However, in Super Paper Mario, Peach is once again voiced by Leslie Swan. Peach has been voiced by Samantha Kelly since Mario Strikers Charged. In Mario & S

James S. Rains

James S. Rains was a senior officer of the Missouri State Guard who fought in the Trans-Mississippi Theater of the American Civil War. James Spencer Rains was born in Tennessee to Malvina Rains. By 1840, Rains had moved to the vicinity of Missouri, he served as prewar general of the militia and as Newton County, Missouri judge from 1840 to 1842. In 1844, he was elected to the state house by Newton County and served in the Missouri Senate from 1854 to 1861. Between 1845 and 1852, Rains served as an agent for Indian affairs in various locations and ventured to California as a "forty-niner", where he served as a general in the California state militia. In 1860, Rains was an unsuccessful candidate for the U. S. Congress for the Southwest Missouri District. Rains County, Texas is named for an early Texas legislator. On May 18, 1861, Governor Claiborne Jackson of Missouri appointed Rains brigadier general of the 8th Division of the Missouri State Guard. While he was an excellent recruiter, Rains was unfit for military command.

His failure to instill organization and discipline led to derisive nicknames such as "Rains' Blackberry Cavalry" and routs referred to as "Rains' scares."Rains led his command ineptly at the Battle of Carthage as his cavalry failed to cut off the retreat of a small Union force over open prairie.:172-176:115His standing did not improve when his cavalry panicked and was routed in a skirmish south of Springfield at Dug Springs. At the Battle of Wilson's Creek, his force was surprised and driven away by the initial attack of Brig. Gen. Nathaniel Lyon's advancing infantry. Rains continued to serve in the major battles of the Missouri State Guard in 1861 and 1862, he was wounded at the Battle of Pea Ridge and ran afoul of the commander of the Confederate forces, Earl Van Dorn, during the retreat. Rains did not accompany the Missouri forces across the river into Mississippi in April 1862, he remained behind with other Missouri State Guard forces who did not wish to leave the Trans-Mississippi. Major General Thomas Hindman placed Rains in command of the mixed guard and Confederate forces in Northwest Arkansas.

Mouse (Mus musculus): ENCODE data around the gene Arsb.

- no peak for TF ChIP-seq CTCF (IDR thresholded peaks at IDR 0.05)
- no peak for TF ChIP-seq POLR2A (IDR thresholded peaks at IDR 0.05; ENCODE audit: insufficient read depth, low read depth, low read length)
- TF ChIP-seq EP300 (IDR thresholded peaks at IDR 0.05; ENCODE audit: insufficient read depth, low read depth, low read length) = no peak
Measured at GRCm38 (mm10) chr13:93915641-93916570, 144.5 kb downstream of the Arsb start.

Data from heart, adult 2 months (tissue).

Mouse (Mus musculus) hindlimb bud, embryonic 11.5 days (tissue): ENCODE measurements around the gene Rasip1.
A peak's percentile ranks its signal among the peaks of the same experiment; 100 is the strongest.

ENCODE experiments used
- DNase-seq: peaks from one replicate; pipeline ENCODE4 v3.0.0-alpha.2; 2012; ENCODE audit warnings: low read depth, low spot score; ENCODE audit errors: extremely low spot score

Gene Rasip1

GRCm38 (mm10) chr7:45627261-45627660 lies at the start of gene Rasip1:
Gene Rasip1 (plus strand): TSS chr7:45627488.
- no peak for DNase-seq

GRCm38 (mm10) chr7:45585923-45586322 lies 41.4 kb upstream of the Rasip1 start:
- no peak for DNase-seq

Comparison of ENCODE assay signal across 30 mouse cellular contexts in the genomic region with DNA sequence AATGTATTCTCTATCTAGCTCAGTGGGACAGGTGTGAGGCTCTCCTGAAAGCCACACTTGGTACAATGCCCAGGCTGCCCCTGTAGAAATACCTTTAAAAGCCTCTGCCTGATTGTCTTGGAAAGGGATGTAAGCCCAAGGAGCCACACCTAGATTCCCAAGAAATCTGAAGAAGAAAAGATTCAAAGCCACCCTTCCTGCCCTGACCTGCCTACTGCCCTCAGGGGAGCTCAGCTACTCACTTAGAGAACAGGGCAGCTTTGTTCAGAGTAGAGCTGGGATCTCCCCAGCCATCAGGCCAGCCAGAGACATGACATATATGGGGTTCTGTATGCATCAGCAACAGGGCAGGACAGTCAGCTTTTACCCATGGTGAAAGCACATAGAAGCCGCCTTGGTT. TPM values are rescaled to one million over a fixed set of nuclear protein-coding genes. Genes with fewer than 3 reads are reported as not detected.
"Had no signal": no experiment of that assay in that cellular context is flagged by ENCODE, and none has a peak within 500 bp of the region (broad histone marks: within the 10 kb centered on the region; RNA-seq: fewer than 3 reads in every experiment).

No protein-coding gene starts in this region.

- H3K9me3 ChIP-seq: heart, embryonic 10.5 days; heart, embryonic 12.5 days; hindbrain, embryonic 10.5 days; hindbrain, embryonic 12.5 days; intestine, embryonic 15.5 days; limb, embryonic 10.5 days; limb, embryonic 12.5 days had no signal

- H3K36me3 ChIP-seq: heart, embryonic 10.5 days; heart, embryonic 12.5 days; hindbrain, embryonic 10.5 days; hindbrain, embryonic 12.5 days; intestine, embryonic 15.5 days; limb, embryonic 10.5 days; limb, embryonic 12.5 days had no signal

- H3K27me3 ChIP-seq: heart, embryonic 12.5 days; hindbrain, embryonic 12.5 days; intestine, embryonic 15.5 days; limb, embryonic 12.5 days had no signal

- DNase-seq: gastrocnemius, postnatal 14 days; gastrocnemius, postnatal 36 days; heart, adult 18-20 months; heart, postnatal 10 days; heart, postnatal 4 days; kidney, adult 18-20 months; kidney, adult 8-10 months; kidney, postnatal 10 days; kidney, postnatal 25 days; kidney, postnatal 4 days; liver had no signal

Hindman relieved Rains of command in October 1862 for "incompetence and insobriety.":191Rains moved to Texas to recover his health. In 1864, he returned to Missouri at the command of Confederate Governor Thomas C. Reynolds to recruit during Price's Missouri Expedition. With the end of the expedition, Rains withdrew. After the war, Rains settled in Wood County and Kaufman County, where he became a farmer, railroad promoter and political organizer/candidate, he failed in his run for lieutenant governor in 1878. He is buried at Lee Cemetery in Seagoville, Dallas County. James S. Rains at Find a Grave

Gordon F. Marsh

Gordon Franklin Marsh was a Virginia State Senator from Tidewater Virginia in the 1950s and 60s. Marsh was born in North Carolina on October 11, 1908, the son of F. A. Marsh. Marsh attended the University of North Carolina. After graduating from college, Marsh moved to Norfolk and was employed by the H. L. Green Stores Company, he worked in New York City. Marsh was the Norfolk County Attorney until 1955, when he was elected as a Democrat to the Virginia Senate representing the 3rd District; the district had just been redistricted and the City of Portsmouth was removed, so the district included Norfolk County and the City of South Norfolk. These became the City of Chesapeake. Marsh served in the Virginia Senate until 1966; that year, the state was court-ordered to redraw the House and Senate districts in the General Assembly, the City of Virginia Beach and Portsmouth were added. In the Democratic Primary for the 3rd Senate District, fellow incumbent Senator William B. Spong defeated Marsh. Marsh died in January 1982 in Virginia.

Gordon F. Marsh at The Virginia Elections and State Elected Officials Database Project, 1776-2007 Gordon F. Marsh at Find a Grave

Kamikaze (typhoon)

The kamikaze "divine wind" were two winds or storms that are said to have saved Japan from two Mongol fleets under Kublai Khan. These fleets attacked Japan in 1274 and again in 1281.. Due to the growth of Zen Buddhism among Samurai at the time, these were the first events where the typhoons were described as "divine wind" as much by their timing as by their force. Since Man'yōshū, the word kamikaze has been used as a Makurakotoba of waka introducing Ise Grand Shrine; the latter fleet, composed of "more than four thousand ships bearing nearly 140,000 men" is said to have been the largest attempted naval invasion in history whose scale was only eclipsed in modern times by the D-Day invasion of allied forces into Normandy in 1944. In the first invasion, the Mongols conquered the Japanese settlements on Tsushima and Iki islands; when they landed on Hakata Bay, they met fierce resistance by the armies of samurai clans and were forced to withdraw to their bases in China. In the midst of the withdrawal, they were hit by a typhoon.